Grant Funded Projects

Active Grant-Funded Projects at the UNH Center for the Humanities

SUMMER INSTITUTES IN PUBLIC HUMANITIES

group photo 2022

2022 Summer Insitute in Public Humanities Cohort

Funded by a major $724,000 grant awarded by the Mellon Foundation in 2018, the week-long institutes in public humanities convened in the summers of 2019, 2021 (virtually), and 2022. Summer institutes were designed to ground humanities faculty, graduate students, and undergraduate students in the intellectual rationale, history, foundational skills, and prospects for doing engaged work in the humanities. The New England Humanities Consortium  co-sponsored the programs. Visiting scholars and practitioners who have deep engagement in public humanities served as instructors and presenters. The program encompassed thoughtful considerations of what we mean by “the public good" and how to communicate and collaborate beyond the academy. All faculty and graduate student participants were eligible for seed funding to start or sustain public humanities projects after the Institute.

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HOMELANDS: AN AUGMENTED REALITY APP

photo of Star Island

Photo of Star Island by Denise Pouliot

The National Trust for Historic Preservation awarded the Center a $50,000 grant from its Telling the Full History Preservation Fund, to create “Homelands: An Augmented Reality App Interpreting Indigenous Heritage in New Hampshire.” The project is being undertaken in collaboration with the Indigenous New Hampshire Collaborative Collective (INHCC) and Film Unbound (the latter of which will create the app).  The Homelands project will create augmented reality overlays for three sites – Strawbery Banke Museum, Odiorne Point and Star Island – and will consist of animations of indigenous lifeways (such as wigwams, fishing, foraging, hunting, etc.) and interpretive educational text informed by INHCC’s own Storymap that will populate the landscape when viewed through the Homelands App on a mobile device.  SvetLana Peshkova (Dept of Anthropology) is serving as principal investigator on the Homelands project, with Stephen Trzaskoma acting as co-principal investigator.

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BIPOC MONUMENTALITY IN NEW HAMPSHIRE
 

BIPOC MONUMENTALITY IN NEW HAMPSHIRE” LEAD TEAM MEMBER JERRIANNE BOGGIS, EXECUTIVE DIRECTOR OF THE BLACK HERITAGE TRAIL OF NEW HAMPSHIRE (MIDDLE RIGHT), AT THE UNVEILING OF THE POMP AND CANDACE SPRING MARKER IN PORTSMOUTH IN NOVEMBER 2021

JerriAnne Boggis as Portsmouth marker unveiling November 2021

The American Council of Learned Societies (ACLS) has awarded the Center a $135,000 Sustaining Public Engagement Grant. The ACLS grant will support a project focused on “BIPOC Monumentality in New Hampshire” in collaboration with the Black Heritage Trail of New Hampshire (BHTNH) and the INHCC. The aim of “BIPOC Monumentality in New Hampshire” is to revitalize projects that center on a variety of monuments and related activities in the state of New Hampshire devoted to the history and cultural presence of underrepresented communities and include markers, story maps, land connections, and conversations. Stephen Trzaskoma will serve as principal investigator and SvetLana Peshkova as co-principal investigator.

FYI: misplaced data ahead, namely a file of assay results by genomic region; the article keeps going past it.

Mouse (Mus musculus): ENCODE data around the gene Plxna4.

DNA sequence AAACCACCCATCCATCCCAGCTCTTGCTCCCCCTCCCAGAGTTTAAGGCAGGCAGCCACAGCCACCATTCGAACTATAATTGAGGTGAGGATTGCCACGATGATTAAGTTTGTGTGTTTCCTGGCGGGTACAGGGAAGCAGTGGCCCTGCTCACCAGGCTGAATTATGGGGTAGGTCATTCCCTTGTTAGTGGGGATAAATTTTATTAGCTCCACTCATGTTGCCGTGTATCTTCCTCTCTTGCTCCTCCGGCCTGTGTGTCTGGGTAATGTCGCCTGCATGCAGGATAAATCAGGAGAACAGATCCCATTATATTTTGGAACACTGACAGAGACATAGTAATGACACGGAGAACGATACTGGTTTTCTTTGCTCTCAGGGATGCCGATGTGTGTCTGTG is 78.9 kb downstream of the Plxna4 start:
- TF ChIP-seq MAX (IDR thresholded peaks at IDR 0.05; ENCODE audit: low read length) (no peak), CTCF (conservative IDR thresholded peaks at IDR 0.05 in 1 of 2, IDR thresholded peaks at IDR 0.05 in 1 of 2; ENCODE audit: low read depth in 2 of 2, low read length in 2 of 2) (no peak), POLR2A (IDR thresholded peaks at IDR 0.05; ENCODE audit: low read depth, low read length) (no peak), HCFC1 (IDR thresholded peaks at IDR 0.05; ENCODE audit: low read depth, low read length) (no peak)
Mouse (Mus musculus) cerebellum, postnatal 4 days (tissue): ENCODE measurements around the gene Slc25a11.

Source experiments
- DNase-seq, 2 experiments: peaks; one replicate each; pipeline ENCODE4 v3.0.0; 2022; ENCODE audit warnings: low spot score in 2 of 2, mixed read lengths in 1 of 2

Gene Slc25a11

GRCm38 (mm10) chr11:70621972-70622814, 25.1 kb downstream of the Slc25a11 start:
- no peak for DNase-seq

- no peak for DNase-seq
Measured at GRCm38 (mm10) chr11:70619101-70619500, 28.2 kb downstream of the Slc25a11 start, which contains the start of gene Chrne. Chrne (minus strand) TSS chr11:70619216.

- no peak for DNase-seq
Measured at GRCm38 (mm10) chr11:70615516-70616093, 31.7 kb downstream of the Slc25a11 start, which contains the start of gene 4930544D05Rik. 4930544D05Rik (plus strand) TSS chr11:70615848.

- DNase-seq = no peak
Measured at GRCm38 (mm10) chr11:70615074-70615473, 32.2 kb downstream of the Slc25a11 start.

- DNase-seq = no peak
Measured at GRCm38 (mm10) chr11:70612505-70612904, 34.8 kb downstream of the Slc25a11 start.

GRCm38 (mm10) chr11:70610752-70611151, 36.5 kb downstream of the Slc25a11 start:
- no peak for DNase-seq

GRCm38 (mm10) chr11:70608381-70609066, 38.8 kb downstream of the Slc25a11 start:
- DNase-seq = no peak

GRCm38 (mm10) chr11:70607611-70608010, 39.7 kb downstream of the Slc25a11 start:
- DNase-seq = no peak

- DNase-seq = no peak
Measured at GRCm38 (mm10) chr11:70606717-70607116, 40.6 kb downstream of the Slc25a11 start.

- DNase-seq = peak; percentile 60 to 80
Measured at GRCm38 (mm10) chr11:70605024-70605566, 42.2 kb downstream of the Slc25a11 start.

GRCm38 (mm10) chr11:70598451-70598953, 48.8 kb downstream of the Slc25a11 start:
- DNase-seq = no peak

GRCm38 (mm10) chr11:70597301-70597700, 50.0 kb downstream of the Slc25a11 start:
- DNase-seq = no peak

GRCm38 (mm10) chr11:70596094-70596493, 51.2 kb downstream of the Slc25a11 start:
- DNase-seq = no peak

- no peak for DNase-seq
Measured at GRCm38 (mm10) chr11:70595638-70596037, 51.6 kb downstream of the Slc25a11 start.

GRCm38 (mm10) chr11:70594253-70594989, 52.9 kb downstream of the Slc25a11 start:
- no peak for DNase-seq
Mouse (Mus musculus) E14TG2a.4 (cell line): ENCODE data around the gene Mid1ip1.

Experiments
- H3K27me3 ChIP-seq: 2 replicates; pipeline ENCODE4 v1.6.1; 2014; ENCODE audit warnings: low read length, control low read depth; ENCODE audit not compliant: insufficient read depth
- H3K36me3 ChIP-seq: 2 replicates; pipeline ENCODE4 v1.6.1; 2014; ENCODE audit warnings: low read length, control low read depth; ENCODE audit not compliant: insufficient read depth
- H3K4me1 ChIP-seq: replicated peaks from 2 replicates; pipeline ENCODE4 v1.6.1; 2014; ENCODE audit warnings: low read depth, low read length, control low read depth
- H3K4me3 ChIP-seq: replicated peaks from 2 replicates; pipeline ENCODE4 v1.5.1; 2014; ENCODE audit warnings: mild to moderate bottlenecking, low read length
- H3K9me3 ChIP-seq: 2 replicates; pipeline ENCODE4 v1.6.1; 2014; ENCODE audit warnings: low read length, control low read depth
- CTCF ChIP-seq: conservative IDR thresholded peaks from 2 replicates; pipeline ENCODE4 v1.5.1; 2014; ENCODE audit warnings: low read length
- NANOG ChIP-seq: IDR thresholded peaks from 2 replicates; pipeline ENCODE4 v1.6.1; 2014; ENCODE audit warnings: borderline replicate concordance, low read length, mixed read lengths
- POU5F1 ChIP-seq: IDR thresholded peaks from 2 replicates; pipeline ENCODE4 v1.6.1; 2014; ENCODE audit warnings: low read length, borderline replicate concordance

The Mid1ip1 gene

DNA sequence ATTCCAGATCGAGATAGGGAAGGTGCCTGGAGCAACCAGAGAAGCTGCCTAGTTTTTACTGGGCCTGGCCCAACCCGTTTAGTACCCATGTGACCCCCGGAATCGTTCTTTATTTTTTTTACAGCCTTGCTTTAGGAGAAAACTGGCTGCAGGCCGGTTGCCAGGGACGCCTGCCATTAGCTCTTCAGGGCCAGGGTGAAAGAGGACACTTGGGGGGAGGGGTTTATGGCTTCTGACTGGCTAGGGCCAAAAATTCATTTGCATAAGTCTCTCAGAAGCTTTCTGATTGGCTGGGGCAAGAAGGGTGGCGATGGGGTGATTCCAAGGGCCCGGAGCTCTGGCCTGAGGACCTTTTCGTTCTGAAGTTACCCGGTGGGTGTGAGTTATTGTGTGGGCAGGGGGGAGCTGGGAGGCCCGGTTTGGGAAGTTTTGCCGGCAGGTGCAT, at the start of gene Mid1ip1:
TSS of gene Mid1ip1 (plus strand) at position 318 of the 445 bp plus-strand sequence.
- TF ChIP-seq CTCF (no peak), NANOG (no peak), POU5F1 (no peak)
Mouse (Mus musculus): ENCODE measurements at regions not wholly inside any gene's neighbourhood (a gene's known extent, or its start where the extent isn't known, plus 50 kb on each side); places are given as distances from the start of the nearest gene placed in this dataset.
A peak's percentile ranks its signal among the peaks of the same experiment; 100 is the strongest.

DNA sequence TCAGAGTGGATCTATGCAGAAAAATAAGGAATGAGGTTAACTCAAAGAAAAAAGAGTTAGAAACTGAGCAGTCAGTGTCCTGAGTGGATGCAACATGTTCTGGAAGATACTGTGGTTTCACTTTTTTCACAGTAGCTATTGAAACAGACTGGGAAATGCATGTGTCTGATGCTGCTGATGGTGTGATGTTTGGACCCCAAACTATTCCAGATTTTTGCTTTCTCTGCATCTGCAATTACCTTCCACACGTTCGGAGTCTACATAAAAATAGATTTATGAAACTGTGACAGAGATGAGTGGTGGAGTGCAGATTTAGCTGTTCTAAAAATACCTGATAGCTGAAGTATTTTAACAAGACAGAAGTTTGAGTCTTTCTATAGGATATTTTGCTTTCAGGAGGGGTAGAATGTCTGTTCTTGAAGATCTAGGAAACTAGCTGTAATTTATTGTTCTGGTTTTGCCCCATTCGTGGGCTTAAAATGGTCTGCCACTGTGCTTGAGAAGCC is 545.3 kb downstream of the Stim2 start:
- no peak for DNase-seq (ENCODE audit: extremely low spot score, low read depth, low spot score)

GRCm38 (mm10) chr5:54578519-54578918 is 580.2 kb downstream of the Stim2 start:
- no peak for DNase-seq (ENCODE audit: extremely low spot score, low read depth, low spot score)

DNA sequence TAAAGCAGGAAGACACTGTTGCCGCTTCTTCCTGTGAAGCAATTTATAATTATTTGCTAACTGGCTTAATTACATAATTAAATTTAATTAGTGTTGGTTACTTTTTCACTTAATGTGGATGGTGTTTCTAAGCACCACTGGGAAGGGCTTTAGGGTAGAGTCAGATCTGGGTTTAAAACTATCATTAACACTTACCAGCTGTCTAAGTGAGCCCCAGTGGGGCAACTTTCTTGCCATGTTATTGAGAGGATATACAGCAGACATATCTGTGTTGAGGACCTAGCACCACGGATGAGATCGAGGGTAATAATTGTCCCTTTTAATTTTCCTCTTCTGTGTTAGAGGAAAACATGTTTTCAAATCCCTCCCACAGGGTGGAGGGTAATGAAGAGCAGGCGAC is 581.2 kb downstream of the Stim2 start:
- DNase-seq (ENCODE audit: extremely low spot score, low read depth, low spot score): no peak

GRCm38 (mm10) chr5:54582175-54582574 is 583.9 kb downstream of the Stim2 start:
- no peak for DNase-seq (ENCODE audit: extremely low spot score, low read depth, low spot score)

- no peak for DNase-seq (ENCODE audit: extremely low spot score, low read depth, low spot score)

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TEACHING THE DYNAMISM OF COLONIZED NEW ENGLAND THROUGH PLACE AND SPACE
 

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photo courtesy of From the Fragments: https://arcg.is/1jCe9m 

The National Endowment for the Humanities has awarded the Center a $186,166 in their Landmarks of American History and Culture category, which supports residential, virtual, and combined format projects that situate the study of topics and themes in K–12 humanities within sites, areas, or regions of historic and cultural significance. The project will host K–12 educators (in the summer of 2023) for a series of place-based encounters with global colonialism. Our primary site will be what is known as the Great Bay Estuary, a distinctive ecosystem that formed an important English colonial frontier in the 17th century and has been occupied for millennia by Abenaki/Penacook peoples. Each of the first four days will consider, in depth, the experiences of a different population, placing the experiences of Native Americans and African Americans alongside narratives of what would eventually become the white majority, with a final day for curriculum building. The overarching goal is to study cultural heritage materials in combination with physical sites and document those experiences online so that we share with students a more equitable and inclusive early American story.The basis for this Landmark program is the Great Bay Archaeological Survey (GBAS), directed by UNH Professor of Anthropology and Carnegie Fellow (and now Interim Director of the Center for the Humanities!) Meghan Howey since 2016. A community-engaged, interdisciplinary research program, GBAS has found and excavated 17th- and early 18th-century colonial era occupation sites, both English and Indigenous, across the estuary. GBAS has accumulated years of materials and resources, including, most notably and powerfully, From the Fragments (https://bit.ly/greatbayarchaeology), an interactive website that documents how GBAS unearthed dynamic and often excluded colonial experiences and lives in this landscape.

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